Biographies are not often a pleasure to read. Too many are badly edited and bulked out with a mass of irrelevant detail, pseudo-psychological mumbo-jumbo and insights that are suspect to say the least. The heavier the weight, the less enlightening they are in helping us to understand the mind of the person they portray.

Ian Thomsons Primo Levi is biography at its best. The author has, with great sensitivity, told the life story of a modest, decent but complex man who was also a fine writer. Levi wrote with simplicity, clarity, a gentle humour and, above all, a deep understanding of the human condition.

The challenge that Levi faced was how to remain a compassionate and civilised human being in inhuman circumstances. In 1943, aged 24, he was rounded up by the Italian SS and sent with 600 other partisans and Jews to a prison camp in northern Italy. In 1944 he was transferred to Auschwitz, where he spent a year in terrible privation. He escaped the gas ovens because his profession of chemist made him valuable to his captors and he was assigned to laboratory work. When the Russians swept victoriously into Germany in 1945 he escaped the forced march to Berlin because he was in the prison infirmary with scarlet fever. The SS guards were instructed to kill all patients but they ran away without doing so, and again Levi was spared. He arrived home in Turin in late 1945 after a long and difficult journey, experiencing at first hand the chaos of post-war population shifts and territorial land grabs.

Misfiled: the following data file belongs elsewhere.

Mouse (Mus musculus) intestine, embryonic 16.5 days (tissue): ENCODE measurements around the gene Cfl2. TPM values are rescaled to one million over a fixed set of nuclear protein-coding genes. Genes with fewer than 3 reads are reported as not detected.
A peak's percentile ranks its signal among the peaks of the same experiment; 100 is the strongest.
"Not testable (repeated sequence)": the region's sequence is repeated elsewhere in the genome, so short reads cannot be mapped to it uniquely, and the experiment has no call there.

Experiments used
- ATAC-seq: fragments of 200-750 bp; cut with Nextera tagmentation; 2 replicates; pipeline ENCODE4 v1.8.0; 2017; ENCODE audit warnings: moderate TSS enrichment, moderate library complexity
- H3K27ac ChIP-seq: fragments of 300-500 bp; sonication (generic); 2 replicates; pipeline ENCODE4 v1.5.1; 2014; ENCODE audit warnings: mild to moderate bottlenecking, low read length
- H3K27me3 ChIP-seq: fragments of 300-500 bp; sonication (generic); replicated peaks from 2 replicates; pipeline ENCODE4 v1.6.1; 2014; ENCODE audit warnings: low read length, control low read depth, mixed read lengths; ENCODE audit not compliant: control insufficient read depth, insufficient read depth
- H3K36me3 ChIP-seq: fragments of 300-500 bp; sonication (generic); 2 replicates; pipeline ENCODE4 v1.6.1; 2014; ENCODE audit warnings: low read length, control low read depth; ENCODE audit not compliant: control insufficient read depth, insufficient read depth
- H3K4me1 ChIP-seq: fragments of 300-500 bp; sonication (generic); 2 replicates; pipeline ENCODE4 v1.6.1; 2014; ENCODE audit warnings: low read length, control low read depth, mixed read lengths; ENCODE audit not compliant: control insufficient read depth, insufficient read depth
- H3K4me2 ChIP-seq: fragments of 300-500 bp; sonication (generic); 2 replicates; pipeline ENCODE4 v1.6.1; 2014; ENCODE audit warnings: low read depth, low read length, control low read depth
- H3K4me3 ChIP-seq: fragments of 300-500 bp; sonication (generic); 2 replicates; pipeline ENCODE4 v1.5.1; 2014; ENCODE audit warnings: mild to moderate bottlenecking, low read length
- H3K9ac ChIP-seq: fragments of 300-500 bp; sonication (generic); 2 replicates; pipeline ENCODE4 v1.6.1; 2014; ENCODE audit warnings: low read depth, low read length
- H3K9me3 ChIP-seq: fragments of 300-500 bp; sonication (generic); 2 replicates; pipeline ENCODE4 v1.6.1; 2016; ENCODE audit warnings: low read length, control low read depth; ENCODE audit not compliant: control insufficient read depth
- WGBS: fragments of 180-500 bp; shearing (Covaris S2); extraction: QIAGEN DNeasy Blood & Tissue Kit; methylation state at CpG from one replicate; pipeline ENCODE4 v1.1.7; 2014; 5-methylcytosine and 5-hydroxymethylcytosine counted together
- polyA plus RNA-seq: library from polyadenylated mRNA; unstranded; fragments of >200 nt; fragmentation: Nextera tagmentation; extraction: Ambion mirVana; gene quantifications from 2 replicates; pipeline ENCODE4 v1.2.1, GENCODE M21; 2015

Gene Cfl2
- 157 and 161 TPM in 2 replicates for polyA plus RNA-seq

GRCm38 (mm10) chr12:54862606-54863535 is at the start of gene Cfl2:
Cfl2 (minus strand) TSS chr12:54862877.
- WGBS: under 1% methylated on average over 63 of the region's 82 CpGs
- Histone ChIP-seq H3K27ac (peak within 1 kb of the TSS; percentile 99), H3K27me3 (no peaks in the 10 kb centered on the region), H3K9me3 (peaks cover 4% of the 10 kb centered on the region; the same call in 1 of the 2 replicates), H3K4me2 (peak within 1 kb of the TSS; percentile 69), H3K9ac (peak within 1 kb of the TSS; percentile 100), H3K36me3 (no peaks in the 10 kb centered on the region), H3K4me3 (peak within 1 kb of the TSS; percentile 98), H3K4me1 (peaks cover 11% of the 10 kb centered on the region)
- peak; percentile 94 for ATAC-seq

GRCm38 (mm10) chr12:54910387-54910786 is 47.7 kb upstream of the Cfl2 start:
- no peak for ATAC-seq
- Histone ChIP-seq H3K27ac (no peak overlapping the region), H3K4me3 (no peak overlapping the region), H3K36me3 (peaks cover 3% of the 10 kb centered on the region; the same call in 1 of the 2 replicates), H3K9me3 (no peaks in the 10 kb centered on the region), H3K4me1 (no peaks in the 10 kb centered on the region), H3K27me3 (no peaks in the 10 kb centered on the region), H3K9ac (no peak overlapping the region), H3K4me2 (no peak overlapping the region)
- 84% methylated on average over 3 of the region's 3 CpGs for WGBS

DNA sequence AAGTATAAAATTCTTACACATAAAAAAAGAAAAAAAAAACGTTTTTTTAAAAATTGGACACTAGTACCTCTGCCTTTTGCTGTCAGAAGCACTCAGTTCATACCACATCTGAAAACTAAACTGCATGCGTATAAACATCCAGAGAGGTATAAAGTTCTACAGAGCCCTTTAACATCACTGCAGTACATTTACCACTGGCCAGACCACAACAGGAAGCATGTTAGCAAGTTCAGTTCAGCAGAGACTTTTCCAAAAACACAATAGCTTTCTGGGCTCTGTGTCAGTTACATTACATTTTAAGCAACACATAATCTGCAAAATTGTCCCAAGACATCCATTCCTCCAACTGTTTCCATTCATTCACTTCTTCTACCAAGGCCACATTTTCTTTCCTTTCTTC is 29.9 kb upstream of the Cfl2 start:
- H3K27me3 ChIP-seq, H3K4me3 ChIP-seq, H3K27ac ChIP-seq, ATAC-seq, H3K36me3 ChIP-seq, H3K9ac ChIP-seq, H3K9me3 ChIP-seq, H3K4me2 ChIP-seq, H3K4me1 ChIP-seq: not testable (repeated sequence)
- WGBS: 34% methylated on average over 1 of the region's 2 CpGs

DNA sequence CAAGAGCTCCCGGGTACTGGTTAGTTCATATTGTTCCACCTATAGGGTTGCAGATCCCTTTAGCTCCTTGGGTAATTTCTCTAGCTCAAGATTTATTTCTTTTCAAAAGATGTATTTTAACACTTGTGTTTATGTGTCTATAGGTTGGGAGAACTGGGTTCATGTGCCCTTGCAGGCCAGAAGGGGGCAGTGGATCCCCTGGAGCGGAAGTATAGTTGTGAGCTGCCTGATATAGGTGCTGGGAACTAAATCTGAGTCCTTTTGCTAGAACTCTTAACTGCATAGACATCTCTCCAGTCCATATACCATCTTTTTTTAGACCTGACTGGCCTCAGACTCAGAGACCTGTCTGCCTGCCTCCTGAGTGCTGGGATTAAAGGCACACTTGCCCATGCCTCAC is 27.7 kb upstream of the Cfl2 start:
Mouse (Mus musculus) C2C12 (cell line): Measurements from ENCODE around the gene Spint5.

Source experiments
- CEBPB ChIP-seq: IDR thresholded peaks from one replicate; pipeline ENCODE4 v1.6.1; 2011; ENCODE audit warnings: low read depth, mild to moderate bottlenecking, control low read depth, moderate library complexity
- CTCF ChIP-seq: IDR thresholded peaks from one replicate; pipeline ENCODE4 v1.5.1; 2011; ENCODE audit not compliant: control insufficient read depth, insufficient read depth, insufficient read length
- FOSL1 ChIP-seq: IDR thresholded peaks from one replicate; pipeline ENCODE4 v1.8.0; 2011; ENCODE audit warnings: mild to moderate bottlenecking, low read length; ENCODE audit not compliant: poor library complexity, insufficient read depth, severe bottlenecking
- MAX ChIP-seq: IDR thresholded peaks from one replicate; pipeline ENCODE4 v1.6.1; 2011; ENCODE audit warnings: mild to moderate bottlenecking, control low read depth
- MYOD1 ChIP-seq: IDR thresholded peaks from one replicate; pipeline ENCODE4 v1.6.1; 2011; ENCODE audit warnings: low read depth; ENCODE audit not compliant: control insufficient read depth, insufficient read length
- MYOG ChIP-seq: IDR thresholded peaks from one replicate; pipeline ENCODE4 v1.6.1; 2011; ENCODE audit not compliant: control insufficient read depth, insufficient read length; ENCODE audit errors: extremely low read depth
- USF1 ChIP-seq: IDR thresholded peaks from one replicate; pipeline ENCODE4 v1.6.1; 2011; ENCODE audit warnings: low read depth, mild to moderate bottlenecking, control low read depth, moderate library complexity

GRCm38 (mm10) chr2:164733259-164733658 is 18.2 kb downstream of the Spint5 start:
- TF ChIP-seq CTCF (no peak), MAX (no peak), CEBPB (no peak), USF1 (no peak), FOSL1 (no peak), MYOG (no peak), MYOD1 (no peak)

Levi was not an adventurer, nor a hero in the conventional sense of the word. He was a quiet, studious Italian youth who graduated from Turin university in 1941 and who intended to go on to study physics. Like many other young Italians born into secular Jewish families, he considered his Jewishness simply as the feeling that I shouldnt eat salami, but I eat it all the same.

The proclamation of Mussolinis anti-Semitic laws changed all this. When Levi needed to become an interno to research his graduate thesis, only one of his professors, Nicol Dallaporta, had the courage to defy the legislation and allow him to work in his experimental physics institute.

Levi graduated with first class honours but his diploma was marked member of the Jewish race, effectively barring him from further study. Eating salami was not possible any more.

He had difficulty finding work and had to use a false name and depend on the goodwill of his employer to hold a job. He worked first in a factory in Turin extracting nickel from asbestos, then in Milan for a Swiss chemical company on a cure for diabetes. In Milan, he lodged with a relative who made her large house available to friends: Catholics, Protestants and Jews working in various professions under false names. They were an intelligent, joyous group, all strongly anti-Fascist.

As the Russian front and the American entry into the war drew the noose tighter around the Axis powers, these young people became more active. In the spring of 1943 Levi joined the Action Party because of its cautious liberal socialism and its intellectual integrity. One of his first tasks was to smuggle clandestine propaganda to the mountain villages outside Milan. It was during this mission that he was rounded up.